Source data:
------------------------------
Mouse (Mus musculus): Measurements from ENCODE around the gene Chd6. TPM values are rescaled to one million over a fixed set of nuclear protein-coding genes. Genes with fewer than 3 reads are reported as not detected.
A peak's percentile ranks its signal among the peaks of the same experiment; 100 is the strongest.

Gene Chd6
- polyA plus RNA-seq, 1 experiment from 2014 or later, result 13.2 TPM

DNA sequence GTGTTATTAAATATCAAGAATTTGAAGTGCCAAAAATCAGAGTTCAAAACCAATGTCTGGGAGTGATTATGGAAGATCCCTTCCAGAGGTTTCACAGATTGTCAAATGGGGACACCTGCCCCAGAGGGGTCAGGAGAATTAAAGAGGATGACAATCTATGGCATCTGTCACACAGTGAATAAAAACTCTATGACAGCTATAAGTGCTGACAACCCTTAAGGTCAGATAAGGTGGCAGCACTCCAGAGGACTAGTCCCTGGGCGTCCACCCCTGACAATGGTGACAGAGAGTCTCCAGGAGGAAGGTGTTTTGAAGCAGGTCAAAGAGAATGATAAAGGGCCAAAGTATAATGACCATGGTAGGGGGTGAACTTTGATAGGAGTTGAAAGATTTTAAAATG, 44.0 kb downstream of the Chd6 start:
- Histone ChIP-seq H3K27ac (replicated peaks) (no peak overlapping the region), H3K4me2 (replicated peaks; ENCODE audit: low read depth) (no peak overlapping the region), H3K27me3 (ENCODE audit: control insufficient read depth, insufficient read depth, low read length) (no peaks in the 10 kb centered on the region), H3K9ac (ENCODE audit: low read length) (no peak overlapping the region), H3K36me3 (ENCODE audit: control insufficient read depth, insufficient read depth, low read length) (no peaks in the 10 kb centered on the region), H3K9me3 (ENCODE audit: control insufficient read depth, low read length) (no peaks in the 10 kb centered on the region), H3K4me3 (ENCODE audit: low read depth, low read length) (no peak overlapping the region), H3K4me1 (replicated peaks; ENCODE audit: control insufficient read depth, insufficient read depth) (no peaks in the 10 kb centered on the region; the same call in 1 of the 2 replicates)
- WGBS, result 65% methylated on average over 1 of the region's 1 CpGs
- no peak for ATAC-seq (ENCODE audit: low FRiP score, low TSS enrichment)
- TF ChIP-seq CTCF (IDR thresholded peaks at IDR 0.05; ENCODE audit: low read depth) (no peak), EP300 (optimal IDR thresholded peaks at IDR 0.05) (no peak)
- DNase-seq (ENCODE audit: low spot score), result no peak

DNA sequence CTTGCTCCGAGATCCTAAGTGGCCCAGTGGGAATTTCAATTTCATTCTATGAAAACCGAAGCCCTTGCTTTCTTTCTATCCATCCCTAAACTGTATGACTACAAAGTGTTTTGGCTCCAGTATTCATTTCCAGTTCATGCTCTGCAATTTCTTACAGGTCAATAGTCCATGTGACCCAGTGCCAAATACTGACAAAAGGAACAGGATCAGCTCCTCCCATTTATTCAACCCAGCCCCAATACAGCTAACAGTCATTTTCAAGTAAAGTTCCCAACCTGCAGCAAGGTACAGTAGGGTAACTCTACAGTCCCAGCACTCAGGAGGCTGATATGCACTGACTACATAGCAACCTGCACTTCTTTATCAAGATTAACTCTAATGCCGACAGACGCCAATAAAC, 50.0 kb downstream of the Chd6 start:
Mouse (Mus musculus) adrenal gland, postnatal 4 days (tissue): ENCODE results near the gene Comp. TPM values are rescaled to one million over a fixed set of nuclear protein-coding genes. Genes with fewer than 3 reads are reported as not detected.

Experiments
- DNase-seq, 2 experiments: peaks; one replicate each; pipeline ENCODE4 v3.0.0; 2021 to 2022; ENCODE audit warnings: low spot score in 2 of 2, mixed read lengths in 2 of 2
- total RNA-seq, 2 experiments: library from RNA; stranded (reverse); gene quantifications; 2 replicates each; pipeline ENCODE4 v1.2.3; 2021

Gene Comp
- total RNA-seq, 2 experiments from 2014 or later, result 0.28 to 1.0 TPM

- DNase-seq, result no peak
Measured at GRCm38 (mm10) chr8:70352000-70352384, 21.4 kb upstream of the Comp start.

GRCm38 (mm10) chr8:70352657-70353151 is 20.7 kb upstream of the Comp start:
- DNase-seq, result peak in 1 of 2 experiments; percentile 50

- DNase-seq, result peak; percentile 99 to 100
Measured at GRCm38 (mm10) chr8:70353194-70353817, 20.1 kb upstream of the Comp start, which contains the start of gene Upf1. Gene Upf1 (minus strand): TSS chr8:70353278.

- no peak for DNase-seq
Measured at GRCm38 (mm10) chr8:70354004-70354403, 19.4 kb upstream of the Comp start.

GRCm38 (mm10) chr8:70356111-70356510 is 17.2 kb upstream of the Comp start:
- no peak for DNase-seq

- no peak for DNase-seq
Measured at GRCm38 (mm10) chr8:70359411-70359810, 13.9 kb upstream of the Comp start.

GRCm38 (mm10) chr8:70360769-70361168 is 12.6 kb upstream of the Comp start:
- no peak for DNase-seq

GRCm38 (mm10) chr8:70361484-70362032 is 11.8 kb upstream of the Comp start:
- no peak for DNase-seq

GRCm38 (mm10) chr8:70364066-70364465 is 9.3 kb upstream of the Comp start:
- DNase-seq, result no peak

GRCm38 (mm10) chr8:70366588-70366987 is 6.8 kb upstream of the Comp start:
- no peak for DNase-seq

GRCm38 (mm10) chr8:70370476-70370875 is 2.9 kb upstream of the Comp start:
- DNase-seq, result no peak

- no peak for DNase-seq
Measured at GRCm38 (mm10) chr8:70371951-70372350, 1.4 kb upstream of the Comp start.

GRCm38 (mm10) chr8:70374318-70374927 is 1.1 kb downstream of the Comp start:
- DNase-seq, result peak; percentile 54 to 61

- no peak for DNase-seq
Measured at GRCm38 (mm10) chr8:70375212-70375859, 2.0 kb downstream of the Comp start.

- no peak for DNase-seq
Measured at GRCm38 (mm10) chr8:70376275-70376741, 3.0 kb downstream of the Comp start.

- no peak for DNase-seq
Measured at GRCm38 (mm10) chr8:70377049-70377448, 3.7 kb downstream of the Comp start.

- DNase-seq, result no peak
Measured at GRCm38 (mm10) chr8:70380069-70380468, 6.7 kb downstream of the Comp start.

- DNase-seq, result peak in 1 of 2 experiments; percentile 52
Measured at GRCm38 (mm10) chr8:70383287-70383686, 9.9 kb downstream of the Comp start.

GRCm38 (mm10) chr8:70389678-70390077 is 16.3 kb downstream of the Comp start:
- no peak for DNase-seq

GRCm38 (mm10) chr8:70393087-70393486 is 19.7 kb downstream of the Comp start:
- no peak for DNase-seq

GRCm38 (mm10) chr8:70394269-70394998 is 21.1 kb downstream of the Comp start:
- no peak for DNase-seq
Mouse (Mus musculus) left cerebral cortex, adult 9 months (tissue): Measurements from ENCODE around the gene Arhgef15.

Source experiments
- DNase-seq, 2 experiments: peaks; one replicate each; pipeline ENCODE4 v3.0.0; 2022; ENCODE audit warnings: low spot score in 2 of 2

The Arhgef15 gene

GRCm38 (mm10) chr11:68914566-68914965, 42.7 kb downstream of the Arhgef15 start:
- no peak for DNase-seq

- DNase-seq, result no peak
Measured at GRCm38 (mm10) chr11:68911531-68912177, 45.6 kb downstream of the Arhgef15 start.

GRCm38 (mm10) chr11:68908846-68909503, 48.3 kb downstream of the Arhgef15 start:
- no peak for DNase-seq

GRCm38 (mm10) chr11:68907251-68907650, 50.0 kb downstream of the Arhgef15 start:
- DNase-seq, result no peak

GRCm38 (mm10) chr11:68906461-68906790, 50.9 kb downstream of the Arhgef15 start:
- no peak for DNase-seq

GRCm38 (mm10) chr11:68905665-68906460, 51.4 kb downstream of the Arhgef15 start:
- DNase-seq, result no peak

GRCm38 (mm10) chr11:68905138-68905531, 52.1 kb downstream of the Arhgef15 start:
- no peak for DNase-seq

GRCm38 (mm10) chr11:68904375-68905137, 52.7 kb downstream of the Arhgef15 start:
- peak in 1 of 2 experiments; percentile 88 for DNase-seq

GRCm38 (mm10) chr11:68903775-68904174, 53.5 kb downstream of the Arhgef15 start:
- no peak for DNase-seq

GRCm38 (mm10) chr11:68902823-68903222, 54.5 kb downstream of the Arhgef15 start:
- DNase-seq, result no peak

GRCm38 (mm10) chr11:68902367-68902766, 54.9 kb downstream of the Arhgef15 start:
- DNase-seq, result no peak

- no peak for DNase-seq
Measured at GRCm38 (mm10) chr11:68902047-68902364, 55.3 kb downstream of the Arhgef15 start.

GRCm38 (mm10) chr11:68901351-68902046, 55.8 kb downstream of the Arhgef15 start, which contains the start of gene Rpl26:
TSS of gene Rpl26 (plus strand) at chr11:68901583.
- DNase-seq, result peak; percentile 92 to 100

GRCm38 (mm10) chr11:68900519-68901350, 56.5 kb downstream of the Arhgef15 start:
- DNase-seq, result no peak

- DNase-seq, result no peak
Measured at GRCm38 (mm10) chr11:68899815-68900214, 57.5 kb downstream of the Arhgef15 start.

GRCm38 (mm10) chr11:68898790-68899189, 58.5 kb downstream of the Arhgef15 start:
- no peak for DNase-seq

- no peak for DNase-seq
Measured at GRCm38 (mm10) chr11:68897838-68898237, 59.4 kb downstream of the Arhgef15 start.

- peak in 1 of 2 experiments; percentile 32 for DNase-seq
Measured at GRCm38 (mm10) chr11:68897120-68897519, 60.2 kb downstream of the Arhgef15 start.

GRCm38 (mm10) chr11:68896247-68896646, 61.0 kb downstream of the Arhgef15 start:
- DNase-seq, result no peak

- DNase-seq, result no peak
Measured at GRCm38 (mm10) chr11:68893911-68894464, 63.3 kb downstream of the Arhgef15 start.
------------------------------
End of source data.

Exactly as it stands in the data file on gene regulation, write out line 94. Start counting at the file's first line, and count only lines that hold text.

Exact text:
Measured at GRCm38 (mm10) chr11:68899815-68900214, 57.5 kb downstream of the Arhgef15 start.